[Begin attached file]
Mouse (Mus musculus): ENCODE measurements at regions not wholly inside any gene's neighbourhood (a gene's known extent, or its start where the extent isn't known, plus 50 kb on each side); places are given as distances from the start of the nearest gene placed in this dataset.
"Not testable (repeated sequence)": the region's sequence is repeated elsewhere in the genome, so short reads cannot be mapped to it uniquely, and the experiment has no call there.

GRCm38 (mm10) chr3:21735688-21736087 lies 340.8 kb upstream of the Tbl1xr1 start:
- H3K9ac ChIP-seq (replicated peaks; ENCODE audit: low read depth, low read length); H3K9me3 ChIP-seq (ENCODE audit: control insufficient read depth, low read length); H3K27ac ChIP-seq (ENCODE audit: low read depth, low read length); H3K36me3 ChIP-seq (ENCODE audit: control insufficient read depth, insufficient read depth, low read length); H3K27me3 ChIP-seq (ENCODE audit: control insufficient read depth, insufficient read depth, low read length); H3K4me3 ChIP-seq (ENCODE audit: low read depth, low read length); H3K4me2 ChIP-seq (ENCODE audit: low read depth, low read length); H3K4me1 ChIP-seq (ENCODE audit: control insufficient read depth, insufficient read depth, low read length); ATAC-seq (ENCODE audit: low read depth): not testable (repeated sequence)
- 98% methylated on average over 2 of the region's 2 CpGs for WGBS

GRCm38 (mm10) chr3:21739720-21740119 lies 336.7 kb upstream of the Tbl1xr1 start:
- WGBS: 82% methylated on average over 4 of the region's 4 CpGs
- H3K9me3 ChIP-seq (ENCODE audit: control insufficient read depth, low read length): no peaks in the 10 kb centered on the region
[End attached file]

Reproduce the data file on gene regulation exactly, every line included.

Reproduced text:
Mouse (Mus musculus): ENCODE measurements at regions not wholly inside any gene's neighbourhood (a gene's known extent, or its start where the extent isn't known, plus 50 kb on each side); places are given as distances from the start of the nearest gene placed in this dataset.
"Not testable (repeated sequence)": the region's sequence is repeated elsewhere in the genome, so short reads cannot be mapped to it uniquely, and the experiment has no call there.

GRCm38 (mm10) chr3:21735688-21736087 lies 340.8 kb upstream of the Tbl1xr1 start:
- H3K9ac ChIP-seq (replicated peaks; ENCODE audit: low read depth, low read length); H3K9me3 ChIP-seq (ENCODE audit: control insufficient read depth, low read length); H3K27ac ChIP-seq (ENCODE audit: low read depth, low read length); H3K36me3 ChIP-seq (ENCODE audit: control insufficient read depth, insufficient read depth, low read length); H3K27me3 ChIP-seq (ENCODE audit: control insufficient read depth, insufficient read depth, low read length); H3K4me3 ChIP-seq (ENCODE audit: low read depth, low read length); H3K4me2 ChIP-seq (ENCODE audit: low read depth, low read length); H3K4me1 ChIP-seq (ENCODE audit: control insufficient read depth, insufficient read depth, low read length); ATAC-seq (ENCODE audit: low read depth): not testable (repeated sequence)
- 98% methylated on average over 2 of the region's 2 CpGs for WGBS

GRCm38 (mm10) chr3:21739720-21740119 lies 336.7 kb upstream of the Tbl1xr1 start:
- WGBS: 82% methylated on average over 4 of the region's 4 CpGs
- H3K9me3 ChIP-seq (ENCODE audit: control insufficient read depth, low read length): no peaks in the 10 kb centered on the region